- 6,49 €
Description de l’éditeur
From the beloved author of Family and A Piece of Mine comes a dazzling new collection of stories featuring ordinary women who discover that love sometimes comes when you least expect it.
Vinnie is an overworked and self-sacrificing single mother who gets a second chance at love and independence, in "The Eagle Flies." In "A Shooting Star" a happily married mother of two laments the fate of her beautiful friend Lorene, whose naivete about desire has deadly consequences. In "A Filet of Soul," Luella's luck soon changes when her mother leaves her a modest inheritance, but not as soon as she initially imagines. And in "The Lost and Found," Irene confronts her womanizing boyfriend with the one piece of information that will bring him to his knees. Bursting with earthy wisdom and humor, these warmly engaging tales are a testament to Cooper's gifts as a storyteller.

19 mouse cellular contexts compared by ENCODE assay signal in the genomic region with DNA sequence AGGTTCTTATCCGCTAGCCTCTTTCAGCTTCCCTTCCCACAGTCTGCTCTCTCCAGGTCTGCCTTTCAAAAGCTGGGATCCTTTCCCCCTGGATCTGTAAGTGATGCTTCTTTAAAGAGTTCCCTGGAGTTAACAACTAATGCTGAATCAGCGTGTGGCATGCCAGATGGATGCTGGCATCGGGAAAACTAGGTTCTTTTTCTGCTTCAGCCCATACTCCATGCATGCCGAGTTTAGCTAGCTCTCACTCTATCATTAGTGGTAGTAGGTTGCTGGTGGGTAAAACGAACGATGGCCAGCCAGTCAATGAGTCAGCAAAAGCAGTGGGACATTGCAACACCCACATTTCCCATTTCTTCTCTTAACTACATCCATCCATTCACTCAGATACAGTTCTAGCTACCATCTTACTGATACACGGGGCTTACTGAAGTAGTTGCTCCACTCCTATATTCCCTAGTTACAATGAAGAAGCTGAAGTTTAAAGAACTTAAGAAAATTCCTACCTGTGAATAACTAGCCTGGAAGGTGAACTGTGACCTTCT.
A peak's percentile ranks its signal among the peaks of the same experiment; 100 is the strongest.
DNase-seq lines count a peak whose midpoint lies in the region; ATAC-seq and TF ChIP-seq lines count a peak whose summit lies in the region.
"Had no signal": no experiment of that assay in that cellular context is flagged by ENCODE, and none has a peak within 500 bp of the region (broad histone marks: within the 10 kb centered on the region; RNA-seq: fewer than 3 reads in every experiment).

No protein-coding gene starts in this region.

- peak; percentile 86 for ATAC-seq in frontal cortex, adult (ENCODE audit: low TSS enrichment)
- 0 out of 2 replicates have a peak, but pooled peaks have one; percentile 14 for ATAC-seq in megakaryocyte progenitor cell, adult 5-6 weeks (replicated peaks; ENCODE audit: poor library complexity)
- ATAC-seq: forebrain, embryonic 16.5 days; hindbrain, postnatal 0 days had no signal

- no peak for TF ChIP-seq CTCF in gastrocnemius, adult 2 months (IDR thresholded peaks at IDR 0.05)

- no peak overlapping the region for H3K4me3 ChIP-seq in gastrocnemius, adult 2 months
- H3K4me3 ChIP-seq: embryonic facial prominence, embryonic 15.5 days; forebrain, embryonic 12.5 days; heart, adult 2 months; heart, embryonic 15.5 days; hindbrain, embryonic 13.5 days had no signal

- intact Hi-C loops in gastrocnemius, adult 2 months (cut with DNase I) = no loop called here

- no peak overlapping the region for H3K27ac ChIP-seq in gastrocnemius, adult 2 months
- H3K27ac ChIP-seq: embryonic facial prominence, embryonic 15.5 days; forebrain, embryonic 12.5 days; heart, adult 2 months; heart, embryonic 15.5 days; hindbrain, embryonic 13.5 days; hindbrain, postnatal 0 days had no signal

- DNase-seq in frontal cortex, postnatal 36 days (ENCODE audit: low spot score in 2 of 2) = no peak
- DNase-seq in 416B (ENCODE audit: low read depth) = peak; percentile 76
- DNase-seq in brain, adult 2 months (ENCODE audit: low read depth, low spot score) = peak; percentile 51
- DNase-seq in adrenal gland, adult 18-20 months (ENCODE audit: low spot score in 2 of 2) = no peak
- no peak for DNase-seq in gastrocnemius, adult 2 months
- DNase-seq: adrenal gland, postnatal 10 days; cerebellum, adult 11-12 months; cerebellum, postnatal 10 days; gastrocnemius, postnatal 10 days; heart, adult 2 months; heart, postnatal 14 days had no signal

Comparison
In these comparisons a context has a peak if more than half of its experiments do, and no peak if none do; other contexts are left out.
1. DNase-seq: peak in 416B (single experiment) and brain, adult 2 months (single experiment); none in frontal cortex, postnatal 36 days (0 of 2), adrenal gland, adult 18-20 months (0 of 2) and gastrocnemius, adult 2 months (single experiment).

African-American women struggling to make something of their smalltown lives inspire novelist and short story writer Cooper's (Homemade Love; A Piece of Mine) sixth collection of four down-home tales, told with wisdom and gentle humor. Navigating poverty, unwanted pregnancy, single motherhood and inexperience, all Cooper's heroines triumph, to lesser and greater degrees, finding "real love" despite being surrounded by "no good men." "Filet of Soul," a novella-length story, features Sedalia, a poor girl who can't afford to go to her high school prom. Enchanted when her crush leaves the party to dance with her on the school lawn, she responds to his overtures. The result is Sedalia's first and last sexual encounter, which leaves her pregnant and twice as poor as before. To protect her daughter from making the same mistake, Sedalia raises Luella to think she's unlovable and ugly. Not surprisingly, her efforts backfire. In "The Eagle Flies," single mother Vinnie works herself to the bone to care for her two ungrateful children, then enjoys the courtship of a man who encourages her to look out for herself; in "A Shooting Star," sensible Maisha meditates on the fate of her promiscuous friend, Lorene. Old-fashioned simplicity, common sense and colorful language make the potentially preachy aspects of these stories quaintly charming. Cooper occasionally forgets her vernacular and slips into more scholarly speech: one minute the narrators are saying "Humph, honey!" and calling each other "Sister-woman" and in the next they reference Dali and take "umbrage." Still, long comfortably established in the affections of her readersDand critically well regarded, tooDCooper continues to serve up stories as satisfying and heartwarming as homemade apple pie, and which should prove, with careful handling, just as popular. Author tour.